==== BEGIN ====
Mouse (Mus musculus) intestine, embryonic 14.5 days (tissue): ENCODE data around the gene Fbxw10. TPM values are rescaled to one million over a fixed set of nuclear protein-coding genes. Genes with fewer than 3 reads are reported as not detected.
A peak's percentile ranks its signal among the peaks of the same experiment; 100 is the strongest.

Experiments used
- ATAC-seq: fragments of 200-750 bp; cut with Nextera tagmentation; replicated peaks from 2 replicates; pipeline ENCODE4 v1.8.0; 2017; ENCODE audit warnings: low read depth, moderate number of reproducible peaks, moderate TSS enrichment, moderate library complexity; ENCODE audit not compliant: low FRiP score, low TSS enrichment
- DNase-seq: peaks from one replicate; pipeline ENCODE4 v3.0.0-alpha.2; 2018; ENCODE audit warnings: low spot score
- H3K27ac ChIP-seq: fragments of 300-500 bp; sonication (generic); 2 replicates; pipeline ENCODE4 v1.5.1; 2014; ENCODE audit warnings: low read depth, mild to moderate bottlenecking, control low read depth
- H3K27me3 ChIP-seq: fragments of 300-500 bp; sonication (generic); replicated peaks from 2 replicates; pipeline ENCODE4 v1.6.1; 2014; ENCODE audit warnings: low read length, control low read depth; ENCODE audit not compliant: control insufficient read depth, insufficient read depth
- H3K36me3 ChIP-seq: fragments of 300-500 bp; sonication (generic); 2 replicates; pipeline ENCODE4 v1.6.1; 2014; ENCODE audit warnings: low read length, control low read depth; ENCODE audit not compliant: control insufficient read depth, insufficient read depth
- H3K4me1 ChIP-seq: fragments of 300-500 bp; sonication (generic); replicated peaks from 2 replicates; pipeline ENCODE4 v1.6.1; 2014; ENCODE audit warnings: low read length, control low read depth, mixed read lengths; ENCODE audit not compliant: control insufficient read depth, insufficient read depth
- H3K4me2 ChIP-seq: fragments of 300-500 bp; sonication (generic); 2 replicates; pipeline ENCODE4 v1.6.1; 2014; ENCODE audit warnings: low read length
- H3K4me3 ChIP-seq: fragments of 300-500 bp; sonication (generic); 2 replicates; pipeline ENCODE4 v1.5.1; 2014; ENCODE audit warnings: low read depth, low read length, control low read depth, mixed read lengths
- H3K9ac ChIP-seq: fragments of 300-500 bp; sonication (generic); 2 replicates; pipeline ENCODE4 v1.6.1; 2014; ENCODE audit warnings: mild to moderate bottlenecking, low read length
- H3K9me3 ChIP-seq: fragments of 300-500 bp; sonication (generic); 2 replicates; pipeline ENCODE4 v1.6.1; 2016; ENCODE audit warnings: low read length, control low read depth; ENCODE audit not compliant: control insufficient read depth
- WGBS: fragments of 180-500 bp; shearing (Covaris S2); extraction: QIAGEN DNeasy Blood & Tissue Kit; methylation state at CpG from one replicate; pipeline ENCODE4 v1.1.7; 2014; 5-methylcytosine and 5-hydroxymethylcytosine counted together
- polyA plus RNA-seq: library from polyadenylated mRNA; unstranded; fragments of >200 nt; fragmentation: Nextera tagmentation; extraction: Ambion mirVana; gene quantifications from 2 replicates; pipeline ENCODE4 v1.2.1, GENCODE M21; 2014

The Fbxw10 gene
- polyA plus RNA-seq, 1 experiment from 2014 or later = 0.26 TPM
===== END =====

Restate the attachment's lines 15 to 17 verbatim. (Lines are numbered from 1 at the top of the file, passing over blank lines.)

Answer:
- polyA plus RNA-seq: library from polyadenylated mRNA; unstranded; fragments of >200 nt; fragmentation: Nextera tagmentation; extraction: Ambion mirVana; gene quantifications from 2 replicates; pipeline ENCODE4 v1.2.1, GENCODE M21; 2014

The Fbxw10 gene
- polyA plus RNA-seq, 1 experiment from 2014 or later = 0.26 TPM